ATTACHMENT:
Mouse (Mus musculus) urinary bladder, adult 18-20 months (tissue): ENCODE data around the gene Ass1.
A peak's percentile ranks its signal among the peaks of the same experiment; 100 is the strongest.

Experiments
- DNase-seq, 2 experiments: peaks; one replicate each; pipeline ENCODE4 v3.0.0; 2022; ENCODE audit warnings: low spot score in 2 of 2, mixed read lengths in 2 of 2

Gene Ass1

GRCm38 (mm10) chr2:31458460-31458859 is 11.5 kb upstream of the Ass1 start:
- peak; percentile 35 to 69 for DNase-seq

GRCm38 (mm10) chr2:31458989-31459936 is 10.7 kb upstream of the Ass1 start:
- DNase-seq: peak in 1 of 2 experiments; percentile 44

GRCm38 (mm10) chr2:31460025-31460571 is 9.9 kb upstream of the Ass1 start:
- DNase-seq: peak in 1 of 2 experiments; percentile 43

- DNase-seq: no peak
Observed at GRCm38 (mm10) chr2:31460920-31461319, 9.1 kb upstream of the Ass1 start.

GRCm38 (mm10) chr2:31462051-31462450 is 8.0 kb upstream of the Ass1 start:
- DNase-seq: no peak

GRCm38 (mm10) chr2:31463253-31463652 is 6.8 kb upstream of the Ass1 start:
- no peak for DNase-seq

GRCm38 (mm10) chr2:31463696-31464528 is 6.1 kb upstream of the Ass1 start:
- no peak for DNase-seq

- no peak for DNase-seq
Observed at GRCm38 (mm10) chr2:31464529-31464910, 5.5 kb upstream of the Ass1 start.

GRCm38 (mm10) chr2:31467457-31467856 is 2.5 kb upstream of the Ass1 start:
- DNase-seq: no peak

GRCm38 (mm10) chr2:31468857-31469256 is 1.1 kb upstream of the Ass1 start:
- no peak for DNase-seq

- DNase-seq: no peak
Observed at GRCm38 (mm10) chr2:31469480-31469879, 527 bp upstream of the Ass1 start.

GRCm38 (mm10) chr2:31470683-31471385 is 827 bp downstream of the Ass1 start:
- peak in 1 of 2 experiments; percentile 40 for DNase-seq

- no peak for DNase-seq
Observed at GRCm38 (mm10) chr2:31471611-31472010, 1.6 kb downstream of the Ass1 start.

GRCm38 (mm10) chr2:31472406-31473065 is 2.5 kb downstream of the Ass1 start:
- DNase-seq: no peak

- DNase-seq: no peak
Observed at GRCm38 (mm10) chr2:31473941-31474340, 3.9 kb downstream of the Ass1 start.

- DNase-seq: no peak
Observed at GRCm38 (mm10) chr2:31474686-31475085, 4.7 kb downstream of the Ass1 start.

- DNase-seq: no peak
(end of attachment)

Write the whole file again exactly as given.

Mouse (Mus musculus) urinary bladder, adult 18-20 months (tissue): ENCODE data around the gene Ass1.
A peak's percentile ranks its signal among the peaks of the same experiment; 100 is the strongest.

Experiments
- DNase-seq, 2 experiments: peaks; one replicate each; pipeline ENCODE4 v3.0.0; 2022; ENCODE audit warnings: low spot score in 2 of 2, mixed read lengths in 2 of 2

Gene Ass1

GRCm38 (mm10) chr2:31458460-31458859 is 11.5 kb upstream of the Ass1 start:
- peak; percentile 35 to 69 for DNase-seq

GRCm38 (mm10) chr2:31458989-31459936 is 10.7 kb upstream of the Ass1 start:
- DNase-seq: peak in 1 of 2 experiments; percentile 44

GRCm38 (mm10) chr2:31460025-31460571 is 9.9 kb upstream of the Ass1 start:
- DNase-seq: peak in 1 of 2 experiments; percentile 43

- DNase-seq: no peak
Observed at GRCm38 (mm10) chr2:31460920-31461319, 9.1 kb upstream of the Ass1 start.

GRCm38 (mm10) chr2:31462051-31462450 is 8.0 kb upstream of the Ass1 start:
- DNase-seq: no peak

GRCm38 (mm10) chr2:31463253-31463652 is 6.8 kb upstream of the Ass1 start:
- no peak for DNase-seq

GRCm38 (mm10) chr2:31463696-31464528 is 6.1 kb upstream of the Ass1 start:
- no peak for DNase-seq

- no peak for DNase-seq
Observed at GRCm38 (mm10) chr2:31464529-31464910, 5.5 kb upstream of the Ass1 start.

GRCm38 (mm10) chr2:31467457-31467856 is 2.5 kb upstream of the Ass1 start:
- DNase-seq: no peak

GRCm38 (mm10) chr2:31468857-31469256 is 1.1 kb upstream of the Ass1 start:
- no peak for DNase-seq

- DNase-seq: no peak
Observed at GRCm38 (mm10) chr2:31469480-31469879, 527 bp upstream of the Ass1 start.

GRCm38 (mm10) chr2:31470683-31471385 is 827 bp downstream of the Ass1 start:
- peak in 1 of 2 experiments; percentile 40 for DNase-seq

- no peak for DNase-seq
Observed at GRCm38 (mm10) chr2:31471611-31472010, 1.6 kb downstream of the Ass1 start.

GRCm38 (mm10) chr2:31472406-31473065 is 2.5 kb downstream of the Ass1 start:
- DNase-seq: no peak

- DNase-seq: no peak
Observed at GRCm38 (mm10) chr2:31473941-31474340, 3.9 kb downstream of the Ass1 start.

- DNase-seq: no peak
Observed at GRCm38 (mm10) chr2:31474686-31475085, 4.7 kb downstream of the Ass1 start.

- DNase-seq: no peak